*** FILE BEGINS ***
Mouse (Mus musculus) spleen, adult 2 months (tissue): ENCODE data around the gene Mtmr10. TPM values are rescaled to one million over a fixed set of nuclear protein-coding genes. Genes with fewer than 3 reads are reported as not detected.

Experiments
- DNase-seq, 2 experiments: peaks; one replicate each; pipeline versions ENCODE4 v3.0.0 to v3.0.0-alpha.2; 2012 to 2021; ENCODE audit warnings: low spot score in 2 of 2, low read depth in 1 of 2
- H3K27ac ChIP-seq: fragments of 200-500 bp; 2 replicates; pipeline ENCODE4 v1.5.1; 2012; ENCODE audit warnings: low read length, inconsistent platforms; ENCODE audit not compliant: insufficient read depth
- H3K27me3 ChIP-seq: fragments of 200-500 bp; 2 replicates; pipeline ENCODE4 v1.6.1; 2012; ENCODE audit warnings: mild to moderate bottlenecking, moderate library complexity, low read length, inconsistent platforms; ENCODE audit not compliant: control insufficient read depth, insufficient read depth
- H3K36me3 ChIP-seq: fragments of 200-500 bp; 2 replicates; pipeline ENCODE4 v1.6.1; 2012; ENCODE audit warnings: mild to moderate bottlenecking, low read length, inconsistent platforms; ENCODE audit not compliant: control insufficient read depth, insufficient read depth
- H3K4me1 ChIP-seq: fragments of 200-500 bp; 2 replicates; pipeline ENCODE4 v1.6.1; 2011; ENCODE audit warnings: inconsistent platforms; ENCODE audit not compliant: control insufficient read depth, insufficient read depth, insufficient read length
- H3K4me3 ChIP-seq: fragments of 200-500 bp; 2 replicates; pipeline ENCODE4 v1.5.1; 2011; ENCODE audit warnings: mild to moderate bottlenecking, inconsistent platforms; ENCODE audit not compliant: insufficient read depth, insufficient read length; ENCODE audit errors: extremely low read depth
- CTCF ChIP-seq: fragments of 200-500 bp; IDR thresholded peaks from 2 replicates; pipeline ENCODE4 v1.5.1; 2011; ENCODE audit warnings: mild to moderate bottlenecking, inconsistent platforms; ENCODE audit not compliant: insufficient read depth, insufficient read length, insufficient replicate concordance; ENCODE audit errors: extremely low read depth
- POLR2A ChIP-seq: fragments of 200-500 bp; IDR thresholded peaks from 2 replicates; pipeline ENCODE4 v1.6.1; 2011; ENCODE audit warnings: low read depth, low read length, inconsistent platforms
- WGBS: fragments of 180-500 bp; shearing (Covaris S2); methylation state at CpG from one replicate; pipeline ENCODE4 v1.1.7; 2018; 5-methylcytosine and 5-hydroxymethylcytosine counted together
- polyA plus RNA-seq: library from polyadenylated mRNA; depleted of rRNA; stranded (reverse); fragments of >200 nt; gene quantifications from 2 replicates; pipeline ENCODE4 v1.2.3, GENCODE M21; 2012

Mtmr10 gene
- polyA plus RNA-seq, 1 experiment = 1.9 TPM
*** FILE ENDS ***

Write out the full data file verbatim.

Mouse (Mus musculus) spleen, adult 2 months (tissue): ENCODE data around the gene Mtmr10. TPM values are rescaled to one million over a fixed set of nuclear protein-coding genes. Genes with fewer than 3 reads are reported as not detected.

Experiments
- DNase-seq, 2 experiments: peaks; one replicate each; pipeline versions ENCODE4 v3.0.0 to v3.0.0-alpha.2; 2012 to 2021; ENCODE audit warnings: low spot score in 2 of 2, low read depth in 1 of 2
- H3K27ac ChIP-seq: fragments of 200-500 bp; 2 replicates; pipeline ENCODE4 v1.5.1; 2012; ENCODE audit warnings: low read length, inconsistent platforms; ENCODE audit not compliant: insufficient read depth
- H3K27me3 ChIP-seq: fragments of 200-500 bp; 2 replicates; pipeline ENCODE4 v1.6.1; 2012; ENCODE audit warnings: mild to moderate bottlenecking, moderate library complexity, low read length, inconsistent platforms; ENCODE audit not compliant: control insufficient read depth, insufficient read depth
- H3K36me3 ChIP-seq: fragments of 200-500 bp; 2 replicates; pipeline ENCODE4 v1.6.1; 2012; ENCODE audit warnings: mild to moderate bottlenecking, low read length, inconsistent platforms; ENCODE audit not compliant: control insufficient read depth, insufficient read depth
- H3K4me1 ChIP-seq: fragments of 200-500 bp; 2 replicates; pipeline ENCODE4 v1.6.1; 2011; ENCODE audit warnings: inconsistent platforms; ENCODE audit not compliant: control insufficient read depth, insufficient read depth, insufficient read length
- H3K4me3 ChIP-seq: fragments of 200-500 bp; 2 replicates; pipeline ENCODE4 v1.5.1; 2011; ENCODE audit warnings: mild to moderate bottlenecking, inconsistent platforms; ENCODE audit not compliant: insufficient read depth, insufficient read length; ENCODE audit errors: extremely low read depth
- CTCF ChIP-seq: fragments of 200-500 bp; IDR thresholded peaks from 2 replicates; pipeline ENCODE4 v1.5.1; 2011; ENCODE audit warnings: mild to moderate bottlenecking, inconsistent platforms; ENCODE audit not compliant: insufficient read depth, insufficient read length, insufficient replicate concordance; ENCODE audit errors: extremely low read depth
- POLR2A ChIP-seq: fragments of 200-500 bp; IDR thresholded peaks from 2 replicates; pipeline ENCODE4 v1.6.1; 2011; ENCODE audit warnings: low read depth, low read length, inconsistent platforms
- WGBS: fragments of 180-500 bp; shearing (Covaris S2); methylation state at CpG from one replicate; pipeline ENCODE4 v1.1.7; 2018; 5-methylcytosine and 5-hydroxymethylcytosine counted together
- polyA plus RNA-seq: library from polyadenylated mRNA; depleted of rRNA; stranded (reverse); fragments of >200 nt; gene quantifications from 2 replicates; pipeline ENCODE4 v1.2.3, GENCODE M21; 2012

Mtmr10 gene
- polyA plus RNA-seq, 1 experiment = 1.9 TPM